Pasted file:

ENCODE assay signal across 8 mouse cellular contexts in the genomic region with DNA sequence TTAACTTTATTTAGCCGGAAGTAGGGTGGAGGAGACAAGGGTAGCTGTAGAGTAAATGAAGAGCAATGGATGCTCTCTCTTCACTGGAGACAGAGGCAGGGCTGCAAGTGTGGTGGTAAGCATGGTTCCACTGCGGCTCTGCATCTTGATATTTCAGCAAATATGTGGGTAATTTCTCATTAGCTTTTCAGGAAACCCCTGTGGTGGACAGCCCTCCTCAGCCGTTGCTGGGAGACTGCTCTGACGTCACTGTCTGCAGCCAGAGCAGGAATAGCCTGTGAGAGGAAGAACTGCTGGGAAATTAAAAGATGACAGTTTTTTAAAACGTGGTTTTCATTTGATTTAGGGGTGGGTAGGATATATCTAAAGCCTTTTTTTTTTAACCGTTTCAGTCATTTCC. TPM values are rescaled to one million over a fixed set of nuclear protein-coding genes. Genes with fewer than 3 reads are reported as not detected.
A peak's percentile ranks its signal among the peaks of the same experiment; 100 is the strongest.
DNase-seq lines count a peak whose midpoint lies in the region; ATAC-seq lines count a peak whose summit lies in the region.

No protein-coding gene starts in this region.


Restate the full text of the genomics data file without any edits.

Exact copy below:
ENCODE assay signal across 8 mouse cellular contexts in the genomic region with DNA sequence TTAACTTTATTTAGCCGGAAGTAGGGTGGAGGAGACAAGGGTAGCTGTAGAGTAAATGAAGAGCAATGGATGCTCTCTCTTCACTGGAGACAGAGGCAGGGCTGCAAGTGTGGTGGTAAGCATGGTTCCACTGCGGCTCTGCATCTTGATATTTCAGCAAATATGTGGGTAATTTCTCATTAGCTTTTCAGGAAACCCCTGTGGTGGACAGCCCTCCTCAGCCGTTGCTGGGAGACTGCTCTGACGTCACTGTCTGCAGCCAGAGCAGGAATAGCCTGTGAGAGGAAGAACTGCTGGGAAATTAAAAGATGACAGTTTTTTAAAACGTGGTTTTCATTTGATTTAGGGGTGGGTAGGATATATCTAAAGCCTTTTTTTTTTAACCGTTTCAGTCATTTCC. TPM values are rescaled to one million over a fixed set of nuclear protein-coding genes. Genes with fewer than 3 reads are reported as not detected.
A peak's percentile ranks its signal among the peaks of the same experiment; 100 is the strongest.
DNase-seq lines count a peak whose midpoint lies in the region; ATAC-seq lines count a peak whose summit lies in the region.

No protein-coding gene starts in this region.